In November of 2018, like more than 100,000 American horses just like him, Choco the chocolate overo paint gelding found himself on a kill lot awaiting a hellish transport to a Mexican slaughterhouse. Through no fault of his own, after faithfully serving humans throughout his 13- to 14-year life, he was sold at auction to a kill buyer and doomed to a violent, inhumane end.
But first, the kill buyer gave Choco one last shot at freedom, posting him for sale on a Facebook page until his haul to hell. If someone raised the funds to pay his bail, he could escape slaughter. If not, tough luck.
Like most horse rescues across America, we were full – too full to take in another horse. But my husband assured me he had an adopter who would immediately take possession of Choco, so I paid his $700 bail. The “sure-thing” adoption fell through, but we made a place for the gentle soul, and he stole our hearts in short order.
Choco was malnourished and sick when he arrived at Swingin’ D. We kept him in quarantine for 45 days to make sure the other horses didn’t catch whatever infections he picked up on the kill lot. Because our quarantine pen is right outside our front door, we got to spend a lot of one-on-one time with Choco as we nursed him back to health. Unlike† many of the horses we’ve rescued, he was immediately curious and social. He enjoyed human contact, following us around as we cleaned his pen or fluffed his hay. His company was like a warm hug on a frigid Oklahoma night.
To be honest, we were not in a hurry to find an adopter for Choco. We enjoyed having him around and looked forward to our special time with him. But when Catherine and David came along and we got to know them and learn about their deep love and devotion to their animals, we were thrilled when they so immediately bonded with our sweet chocolate boy.
Volunteers with the United States Marshals Posse of the Western District of Oklahoma, Catherine, David and their other horse, Macho, suit up in historical western garb and honor the men and women of the United States Marshals Service by marching in parades and attending community events. They needed a horse that not only got along with Macho, but that would do well in crowds.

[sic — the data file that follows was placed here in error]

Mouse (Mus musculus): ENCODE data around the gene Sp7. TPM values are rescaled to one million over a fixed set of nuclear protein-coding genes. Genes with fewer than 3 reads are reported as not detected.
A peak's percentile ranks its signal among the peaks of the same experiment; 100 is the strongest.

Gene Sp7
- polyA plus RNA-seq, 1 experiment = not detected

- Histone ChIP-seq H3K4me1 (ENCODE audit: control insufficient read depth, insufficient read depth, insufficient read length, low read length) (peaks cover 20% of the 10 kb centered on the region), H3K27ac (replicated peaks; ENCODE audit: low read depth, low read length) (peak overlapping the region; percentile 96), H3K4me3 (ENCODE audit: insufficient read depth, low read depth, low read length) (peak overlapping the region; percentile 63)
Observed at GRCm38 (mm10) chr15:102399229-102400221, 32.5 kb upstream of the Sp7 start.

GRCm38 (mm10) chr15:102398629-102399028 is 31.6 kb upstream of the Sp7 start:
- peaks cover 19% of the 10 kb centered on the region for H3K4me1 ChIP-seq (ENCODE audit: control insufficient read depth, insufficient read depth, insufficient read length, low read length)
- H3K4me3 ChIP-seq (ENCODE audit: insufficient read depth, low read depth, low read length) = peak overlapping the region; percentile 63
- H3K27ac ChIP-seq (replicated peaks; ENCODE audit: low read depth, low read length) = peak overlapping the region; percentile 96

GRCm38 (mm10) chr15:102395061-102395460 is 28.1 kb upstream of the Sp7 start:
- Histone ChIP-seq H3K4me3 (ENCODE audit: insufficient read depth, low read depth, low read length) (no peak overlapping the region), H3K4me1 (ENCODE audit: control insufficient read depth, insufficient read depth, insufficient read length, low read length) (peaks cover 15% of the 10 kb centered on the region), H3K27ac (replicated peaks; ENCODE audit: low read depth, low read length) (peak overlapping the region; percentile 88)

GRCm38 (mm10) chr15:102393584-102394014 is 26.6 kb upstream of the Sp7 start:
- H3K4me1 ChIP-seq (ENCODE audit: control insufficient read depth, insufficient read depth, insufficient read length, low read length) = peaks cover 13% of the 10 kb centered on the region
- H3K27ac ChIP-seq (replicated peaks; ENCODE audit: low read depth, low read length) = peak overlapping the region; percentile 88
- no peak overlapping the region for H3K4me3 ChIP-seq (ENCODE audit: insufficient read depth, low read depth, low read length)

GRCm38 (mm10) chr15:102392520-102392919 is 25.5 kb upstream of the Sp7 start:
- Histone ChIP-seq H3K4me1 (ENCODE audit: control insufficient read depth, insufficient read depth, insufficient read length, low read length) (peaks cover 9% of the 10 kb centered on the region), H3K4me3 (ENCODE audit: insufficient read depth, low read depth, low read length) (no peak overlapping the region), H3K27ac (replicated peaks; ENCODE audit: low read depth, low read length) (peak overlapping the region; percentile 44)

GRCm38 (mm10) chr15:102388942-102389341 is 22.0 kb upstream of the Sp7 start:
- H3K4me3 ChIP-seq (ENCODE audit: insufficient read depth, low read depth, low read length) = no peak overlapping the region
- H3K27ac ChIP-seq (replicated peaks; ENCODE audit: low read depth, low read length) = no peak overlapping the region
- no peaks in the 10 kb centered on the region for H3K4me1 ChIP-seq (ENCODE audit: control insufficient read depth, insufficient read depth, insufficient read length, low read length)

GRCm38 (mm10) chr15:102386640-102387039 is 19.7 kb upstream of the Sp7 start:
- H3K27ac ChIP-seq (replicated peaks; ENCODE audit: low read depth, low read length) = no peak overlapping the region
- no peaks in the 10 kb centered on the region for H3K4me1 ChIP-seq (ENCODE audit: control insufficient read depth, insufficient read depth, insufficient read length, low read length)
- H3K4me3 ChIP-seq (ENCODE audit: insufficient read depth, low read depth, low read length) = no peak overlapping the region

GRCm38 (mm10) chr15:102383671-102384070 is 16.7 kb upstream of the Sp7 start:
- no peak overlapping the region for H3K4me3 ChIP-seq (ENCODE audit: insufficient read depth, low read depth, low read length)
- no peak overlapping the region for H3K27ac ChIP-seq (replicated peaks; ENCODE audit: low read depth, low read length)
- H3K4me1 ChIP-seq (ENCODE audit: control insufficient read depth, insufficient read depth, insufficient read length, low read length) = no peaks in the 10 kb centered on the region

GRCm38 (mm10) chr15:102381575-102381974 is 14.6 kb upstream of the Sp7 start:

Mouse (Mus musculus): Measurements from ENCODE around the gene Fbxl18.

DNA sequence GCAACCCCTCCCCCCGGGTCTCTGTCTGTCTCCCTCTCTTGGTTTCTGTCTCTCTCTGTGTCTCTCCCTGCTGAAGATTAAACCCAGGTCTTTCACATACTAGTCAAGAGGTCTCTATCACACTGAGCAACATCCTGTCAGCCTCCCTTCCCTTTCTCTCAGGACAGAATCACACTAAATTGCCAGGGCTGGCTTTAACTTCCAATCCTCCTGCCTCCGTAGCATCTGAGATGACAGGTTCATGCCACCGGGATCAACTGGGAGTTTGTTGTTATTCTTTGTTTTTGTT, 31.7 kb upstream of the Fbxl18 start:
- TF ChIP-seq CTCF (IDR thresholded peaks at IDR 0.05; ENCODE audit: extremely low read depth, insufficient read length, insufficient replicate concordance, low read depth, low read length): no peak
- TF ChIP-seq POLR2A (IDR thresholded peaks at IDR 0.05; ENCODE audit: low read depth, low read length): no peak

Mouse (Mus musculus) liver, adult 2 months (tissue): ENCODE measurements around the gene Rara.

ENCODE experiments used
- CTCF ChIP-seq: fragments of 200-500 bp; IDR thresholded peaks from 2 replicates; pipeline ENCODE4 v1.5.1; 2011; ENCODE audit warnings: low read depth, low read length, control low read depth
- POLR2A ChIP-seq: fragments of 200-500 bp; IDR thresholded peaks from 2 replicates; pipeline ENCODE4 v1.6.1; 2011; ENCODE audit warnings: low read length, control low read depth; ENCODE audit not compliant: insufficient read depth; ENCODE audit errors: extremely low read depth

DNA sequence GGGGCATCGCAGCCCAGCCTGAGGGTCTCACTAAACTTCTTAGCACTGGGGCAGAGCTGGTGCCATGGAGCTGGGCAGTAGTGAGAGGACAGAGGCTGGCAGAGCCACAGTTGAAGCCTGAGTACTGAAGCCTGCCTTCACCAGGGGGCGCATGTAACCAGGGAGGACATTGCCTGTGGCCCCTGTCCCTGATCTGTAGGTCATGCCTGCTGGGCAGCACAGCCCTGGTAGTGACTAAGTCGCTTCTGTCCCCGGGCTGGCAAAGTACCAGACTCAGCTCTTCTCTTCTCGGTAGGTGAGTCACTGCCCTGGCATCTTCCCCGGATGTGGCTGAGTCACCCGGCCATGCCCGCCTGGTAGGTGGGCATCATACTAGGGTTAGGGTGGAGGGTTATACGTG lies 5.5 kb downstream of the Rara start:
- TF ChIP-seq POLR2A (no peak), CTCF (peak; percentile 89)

Within days of getting Choco and Macho accustomed to each other, Catherine let me know of a tragedy in the U.S. Marshal family – the passing of Deputy Marshal Sam Chesnut, a Medal of Valor recipient of the Oklahoma City Police Department and a president of the U.S. Marshal Posse. The 70-year-old law enforcement legend went to be with the Lord on January 26 in Oklahoma City.
Within two months of being betrayed by his trusted human and sold for a horrific foreign slaughter, Choco was about to be part of a funeral ceremony for a decorated American hero. Catherine and David had only had Choco home for a short time. They hadn’t even saddled him yet, but Choco proved to be more than up for the challenge.
“It’s a big deal for Choco to participate in this incredibly somber and honorable event,” Catherine said of the U.S. Marshals Posse that would trail Chesnut’s caisson.
As if he understood the gravity and honor of the event, our precious, calm, level-headed Choco performed like an old pro.
“Choco hardly even flinched at the 21-gun salute,” Catherine texted with pride after the ceremony.
He was supposed to be a fancy entree in some foreign country; but God intervened, and Choco is living his beautiful Happily Ever After.